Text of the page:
Bad news: I was dragging my left leg for the last mile.
Let’s start with the good news.
I made it through the race! In one piece! I felt great before, during, and afterwards! Okay, so that first mile, I was feeling a little more winded than usual. But I know the beginning is the toughest part, and you just gotta keep on keepin’ on, and you pass through that struggle in the beginning if you just motor through. So I motored. And I motored. And lo and behold, there was the finish line, and I felt really, really good. Not out of breath, not fatigued, just very, very good. I was speaking without panting and it was a nice feeling.
Now, the bad news, and the inevitable focus of all of my concern.
I’m in pain. My knee is not well. Around the second mile, I felt it becoming tender, and by the fourth mile, it began to seriously hurt. From the fifth to sixth mile, I was in pain to the point where I was crying. Thank goodness I was wearing sunglasses; I didn’t want anyone to see me doing that.
I am so disappointed. I don’t know what this means, but I’m sitting in bed with ice on my knee, and it isn’t getting better. I know my body well enough to know that this isn’t a small injury. It’s happened twice in the past week now; it’s not going away anytime soon.
The pain is on the outside of my left knee, and it feels like the equivalent of a sprained ankle. I can walk on it, as long as I don’t bend at the knee, and if even if I do bend at the knee slowly, it won’t hurt. But getting out of bed, getting in and out of a car, walking up and down stairs, well, those activities cannot be accomplished without a significant degree of pain.
This is bad, bad news. At first I thought it was runner’s knee, but there’s no inflammation and there’s no grinding. The symptoms sound almost identical to those described as iliotibial band syndrome. And yeah, just the sound of that is scary to me.
- Dull ache 1-2 kilometers into a run? Check.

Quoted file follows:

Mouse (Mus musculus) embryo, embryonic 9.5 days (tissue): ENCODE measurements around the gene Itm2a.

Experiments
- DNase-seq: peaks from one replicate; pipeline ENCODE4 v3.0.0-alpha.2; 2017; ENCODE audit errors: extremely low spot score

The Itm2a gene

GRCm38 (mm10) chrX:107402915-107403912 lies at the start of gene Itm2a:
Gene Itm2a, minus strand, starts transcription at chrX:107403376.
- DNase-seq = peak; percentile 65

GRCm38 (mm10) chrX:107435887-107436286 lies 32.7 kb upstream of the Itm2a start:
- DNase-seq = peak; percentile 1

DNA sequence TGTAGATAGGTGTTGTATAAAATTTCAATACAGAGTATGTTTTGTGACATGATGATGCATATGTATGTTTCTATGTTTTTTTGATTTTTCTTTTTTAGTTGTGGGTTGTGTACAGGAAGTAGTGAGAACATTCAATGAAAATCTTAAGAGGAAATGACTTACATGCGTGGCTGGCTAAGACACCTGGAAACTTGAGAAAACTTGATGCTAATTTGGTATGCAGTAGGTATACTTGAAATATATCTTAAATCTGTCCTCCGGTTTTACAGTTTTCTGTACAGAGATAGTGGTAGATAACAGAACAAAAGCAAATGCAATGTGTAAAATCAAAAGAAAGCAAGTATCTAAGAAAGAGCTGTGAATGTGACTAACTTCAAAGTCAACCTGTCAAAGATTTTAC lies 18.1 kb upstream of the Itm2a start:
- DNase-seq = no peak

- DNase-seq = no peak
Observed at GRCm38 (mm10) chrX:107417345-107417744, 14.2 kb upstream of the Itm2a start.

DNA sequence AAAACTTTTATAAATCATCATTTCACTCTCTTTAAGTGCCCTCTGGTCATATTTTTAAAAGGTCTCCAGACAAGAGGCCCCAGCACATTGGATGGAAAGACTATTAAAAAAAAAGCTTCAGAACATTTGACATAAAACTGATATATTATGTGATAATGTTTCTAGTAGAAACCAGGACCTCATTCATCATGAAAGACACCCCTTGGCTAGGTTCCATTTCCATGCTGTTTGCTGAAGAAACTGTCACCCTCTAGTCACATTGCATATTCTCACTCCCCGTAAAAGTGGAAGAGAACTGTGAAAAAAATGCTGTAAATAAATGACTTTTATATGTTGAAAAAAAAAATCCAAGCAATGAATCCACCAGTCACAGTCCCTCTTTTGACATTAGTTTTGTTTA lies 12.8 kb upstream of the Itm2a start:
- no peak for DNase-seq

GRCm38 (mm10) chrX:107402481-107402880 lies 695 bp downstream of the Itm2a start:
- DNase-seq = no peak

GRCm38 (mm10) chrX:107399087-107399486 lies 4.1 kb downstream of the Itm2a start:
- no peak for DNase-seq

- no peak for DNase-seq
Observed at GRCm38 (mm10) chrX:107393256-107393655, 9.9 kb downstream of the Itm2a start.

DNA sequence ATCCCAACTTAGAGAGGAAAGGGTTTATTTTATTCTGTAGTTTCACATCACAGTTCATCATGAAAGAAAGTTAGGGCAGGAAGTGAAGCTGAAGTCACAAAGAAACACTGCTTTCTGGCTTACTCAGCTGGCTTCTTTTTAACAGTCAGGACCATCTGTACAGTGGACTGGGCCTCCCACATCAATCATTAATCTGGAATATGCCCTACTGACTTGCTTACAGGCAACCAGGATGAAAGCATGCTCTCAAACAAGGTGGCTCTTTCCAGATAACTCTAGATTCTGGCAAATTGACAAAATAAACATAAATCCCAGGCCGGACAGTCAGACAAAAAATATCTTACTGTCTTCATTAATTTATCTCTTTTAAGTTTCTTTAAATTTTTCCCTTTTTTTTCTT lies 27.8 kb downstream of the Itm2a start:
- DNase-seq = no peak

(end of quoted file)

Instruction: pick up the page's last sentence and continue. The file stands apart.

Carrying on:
- Pain remaining for the duration of the run? Check.
- Pain disappears soon after stopping running? Well, it did Wednesday, but not today.
- Severe sharp pain which prevents running? Check.
- Running pain is worse downhill or on cambered surfaces? I wouldn’t know entirely; this is Houston. But there were some changes in grade during the 10K , and yes, it felt worse during those inclines and downgrades.
- Local tenderness or inflammation? Well, it’s not inflamed, but it is tender.
And the hard knocks just keep on coming.
- Stop running, especially in the case of severe pain.
- If pain is mild, then reduce training load and intensity.
- Avoid downhill running and running on cambered surfaces.
- Take non-steroidal anti-inflammatories.
- Apply ice to the knee for 10 minutes every two hours to avoid inflammation.
- Self-massage, using arnica oil or an anti-inflammatory gel to the muscle (outside of the thigh). I should not massage the side of the knee where I feel the pain, as this only aggravates the friction syndrome stretching of the ITB.
- Stand with the right leg crossed in the back of the left leg. Extend the left arm against a wall/pole/chair. Lean my weight against the object while pushing my right hip in the opposite direction. Keep my right foot anchored while allowing my left knee to flex. I should feel the stretch in the ITB muscle in the right hip, and along the outside of the right thigh. Hold for 30 seconds, then relax. And repeat on the other side. And do this two to three times a day.
- Pool running.
- Cycling in low gear and/or spinning.
- Avoid any exercises that place strain onto the ITB, and specifically avoid stair climbing.
The worst news? I should “return to running gradually,” because “full recovery is usually between three to six weeks.”
My roommate tells me not to self-diagnose, but I tell you, if any symptoms match what’s going on in my left leg right now, iliotibial band syndrome is right on the money.